Invasive species can have varying and unpredictable reproductive potential among native and invaded populations or along invasion fronts, potentially contributing to invasion success. Understanding the reproductive potential (fecundity and egg size) of low-density, leading-edge populations is important to inform the management of Silver Carp Hypophthalmichthys molitrix and Bighead Carp H. nobilis populations in the upper Mississippi River. Therefore, we compared batch fecundity and eggs/g of ovary subsample (an egg-size surrogate) of Silver Carp (n = 145) and Bighead Carp (n = 75) along a decreasing invasion gradient from Pool 20 (higher abundance) to Pool 17 (lower abundance) in the Mississippi River. Bighead Carp in Pools 17 and 18 (461 ± 22 eggs/g [mean ± SE]) had significantly fewer eggs/g than those in Pools 19 and 20 (higher abundance; 483 ± 13 eggs/g). Log-transformed batch fecundity for Bighead Carp was positively correlated to log-transformed fish length, and batch fecundity was higher in Pools 17, 18, and 19 than in Pool 20. The eggs/g values for Silver Carp, which have been previously shown to be independent of fish length, were similar among all pools (94 ± 11 eggs/g). Batch fecundity for Silver Carp was significantly higher in Pools 17–19 than in Pool 20, where densities are higher. Our results suggest that at lower densities, Bighead Carp produce more, larger eggs and Silver Carp produce more eggs, which collectively could increase their reproductive success along invasion fronts.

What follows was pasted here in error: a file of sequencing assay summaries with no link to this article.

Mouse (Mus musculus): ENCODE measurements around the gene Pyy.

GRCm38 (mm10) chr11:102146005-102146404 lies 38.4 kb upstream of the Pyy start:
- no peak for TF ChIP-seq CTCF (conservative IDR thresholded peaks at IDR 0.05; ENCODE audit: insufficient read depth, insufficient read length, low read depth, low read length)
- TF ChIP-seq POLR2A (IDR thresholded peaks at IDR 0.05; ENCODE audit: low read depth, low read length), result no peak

ASJC Scopus subject areas
- Ecology, Evolution, Behavior and Systematics
- Aquatic Science
- Management, Monitoring, Policy and Law